I was excited when I checked my email yesterday and found a new press release from Netflix. I opened the email and the headline read: "Netflix to Beam New CBS "Star Trek" Television Series in 188 Countries Around the World". Sounds exciting right? If you are a Netflix subscriber and a fan of the Star Trek franchise, this sounds like awesome news. Except it's not.
The first paragraph of the press release kind of takes the excitement away.
"Netflix and CBS Studios International today announced a landmark international licensing agreement for the new “Star Trek” television series. Netflix will be the exclusive premiere home of “Star Trek” in 188 countries (excluding the US and Canada). Each episode of the new series will be available globally within 24 hours of its U.S. premiere."
I am not being illogical. I do understand why U.S. and Canada are excluded from the agreement. CBS has its own streaming service for the network called CBS All Access that those in the U.S. and Canada can subscribe to. So from a business standpoint it makes sense to have the series’ first run stream only on CBS All Access via a paid subscription.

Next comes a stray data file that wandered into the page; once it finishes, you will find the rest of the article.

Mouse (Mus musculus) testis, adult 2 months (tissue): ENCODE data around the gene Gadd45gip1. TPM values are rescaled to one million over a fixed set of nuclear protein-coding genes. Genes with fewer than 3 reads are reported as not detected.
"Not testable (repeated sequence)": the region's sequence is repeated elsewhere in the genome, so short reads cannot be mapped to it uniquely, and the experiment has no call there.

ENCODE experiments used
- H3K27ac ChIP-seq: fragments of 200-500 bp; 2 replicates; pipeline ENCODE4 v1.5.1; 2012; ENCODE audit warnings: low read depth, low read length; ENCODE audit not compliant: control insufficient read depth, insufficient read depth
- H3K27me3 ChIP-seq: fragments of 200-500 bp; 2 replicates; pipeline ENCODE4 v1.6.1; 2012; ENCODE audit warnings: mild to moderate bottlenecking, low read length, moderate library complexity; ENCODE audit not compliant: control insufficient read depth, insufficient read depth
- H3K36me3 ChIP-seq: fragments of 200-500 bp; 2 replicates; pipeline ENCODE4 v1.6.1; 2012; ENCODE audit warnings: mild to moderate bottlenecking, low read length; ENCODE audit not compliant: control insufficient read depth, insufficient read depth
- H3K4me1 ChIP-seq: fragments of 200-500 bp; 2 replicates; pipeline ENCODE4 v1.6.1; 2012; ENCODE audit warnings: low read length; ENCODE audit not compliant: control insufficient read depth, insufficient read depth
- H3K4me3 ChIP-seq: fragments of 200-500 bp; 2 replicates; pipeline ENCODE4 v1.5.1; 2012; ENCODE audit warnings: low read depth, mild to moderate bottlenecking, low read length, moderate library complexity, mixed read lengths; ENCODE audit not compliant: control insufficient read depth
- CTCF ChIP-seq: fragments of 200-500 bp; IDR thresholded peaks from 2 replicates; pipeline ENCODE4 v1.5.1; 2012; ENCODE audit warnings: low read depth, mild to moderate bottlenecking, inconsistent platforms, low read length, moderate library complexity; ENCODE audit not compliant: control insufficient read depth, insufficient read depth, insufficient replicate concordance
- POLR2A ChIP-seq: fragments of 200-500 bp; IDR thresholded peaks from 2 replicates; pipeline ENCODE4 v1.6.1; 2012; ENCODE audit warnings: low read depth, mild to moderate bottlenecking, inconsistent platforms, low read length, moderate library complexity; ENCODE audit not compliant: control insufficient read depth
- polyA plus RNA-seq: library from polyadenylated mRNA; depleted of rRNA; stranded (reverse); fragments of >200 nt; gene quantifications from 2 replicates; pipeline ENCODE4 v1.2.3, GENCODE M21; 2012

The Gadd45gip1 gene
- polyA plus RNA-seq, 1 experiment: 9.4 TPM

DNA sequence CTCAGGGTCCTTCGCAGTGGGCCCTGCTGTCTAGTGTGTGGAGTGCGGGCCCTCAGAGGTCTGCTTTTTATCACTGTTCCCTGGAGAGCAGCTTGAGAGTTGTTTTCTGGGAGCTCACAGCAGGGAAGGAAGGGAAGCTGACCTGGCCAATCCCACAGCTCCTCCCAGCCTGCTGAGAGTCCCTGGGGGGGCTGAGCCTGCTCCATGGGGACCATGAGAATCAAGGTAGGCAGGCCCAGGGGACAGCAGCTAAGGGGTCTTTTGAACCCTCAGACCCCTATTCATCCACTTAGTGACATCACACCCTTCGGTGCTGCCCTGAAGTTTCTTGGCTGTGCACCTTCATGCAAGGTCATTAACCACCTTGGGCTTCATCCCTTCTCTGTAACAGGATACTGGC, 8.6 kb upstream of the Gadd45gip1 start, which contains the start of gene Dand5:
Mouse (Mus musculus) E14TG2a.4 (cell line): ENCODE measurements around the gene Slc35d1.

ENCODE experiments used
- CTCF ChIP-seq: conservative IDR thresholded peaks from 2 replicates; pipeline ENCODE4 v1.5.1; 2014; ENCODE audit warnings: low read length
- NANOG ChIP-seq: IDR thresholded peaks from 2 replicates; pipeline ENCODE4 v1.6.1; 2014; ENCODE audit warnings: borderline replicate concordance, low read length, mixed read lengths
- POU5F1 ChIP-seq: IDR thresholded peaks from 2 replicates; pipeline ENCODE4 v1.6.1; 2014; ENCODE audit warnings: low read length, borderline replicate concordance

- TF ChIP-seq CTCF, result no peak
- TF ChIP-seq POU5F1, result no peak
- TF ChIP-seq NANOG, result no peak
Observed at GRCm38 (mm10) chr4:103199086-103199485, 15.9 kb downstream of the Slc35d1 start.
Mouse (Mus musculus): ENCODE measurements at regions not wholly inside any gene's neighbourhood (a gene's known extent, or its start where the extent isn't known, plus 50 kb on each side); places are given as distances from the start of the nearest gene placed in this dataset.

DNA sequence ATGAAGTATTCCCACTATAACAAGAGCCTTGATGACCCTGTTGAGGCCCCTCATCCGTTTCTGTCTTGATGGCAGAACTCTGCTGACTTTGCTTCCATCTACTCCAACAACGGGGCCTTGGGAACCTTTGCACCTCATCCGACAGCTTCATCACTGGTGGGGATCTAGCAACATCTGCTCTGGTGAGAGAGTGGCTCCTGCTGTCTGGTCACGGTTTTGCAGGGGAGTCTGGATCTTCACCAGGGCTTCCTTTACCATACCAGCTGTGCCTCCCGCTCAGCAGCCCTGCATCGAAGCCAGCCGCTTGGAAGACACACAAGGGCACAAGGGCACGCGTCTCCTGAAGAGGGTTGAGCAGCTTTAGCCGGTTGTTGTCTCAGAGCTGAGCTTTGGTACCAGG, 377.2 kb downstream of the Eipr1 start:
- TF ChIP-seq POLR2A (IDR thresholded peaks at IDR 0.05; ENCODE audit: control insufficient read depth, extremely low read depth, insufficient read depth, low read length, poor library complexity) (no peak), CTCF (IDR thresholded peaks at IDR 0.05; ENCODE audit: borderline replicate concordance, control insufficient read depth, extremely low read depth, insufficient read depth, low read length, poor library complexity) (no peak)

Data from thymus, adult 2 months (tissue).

While I understand the decision, I can’t lie either. This does feel a bit like a big fat screw you for U.S. and Canadian Netflix subscribers. Once again, our market is excluded from television programming -- like The Big Bang Theory -- shown on Netflix in other countries. All might not be lost, once the new 'Star Trek' series airs you more than likely will be able to watch episodes online if you sign up for free access to CBS Access. You just won't be able to watch it on your TV via a set top device like Roku. Plus, you will have to wait seven days after the initial air date before you can see it.
While I am happy for those other 188 countries who get to benefit from this exclusive deal between CBS and Netflix, as a U.S. Netflix subscriber, I'm not feeling it. In other words, I feel such agreements are a bunch of bull crap when two major markets are excluded. Yet, you want media from these markets to write about the deal, when their core audience can't benefit from it. Exclusions like this remind me why I won't subscribe to CBS All Access.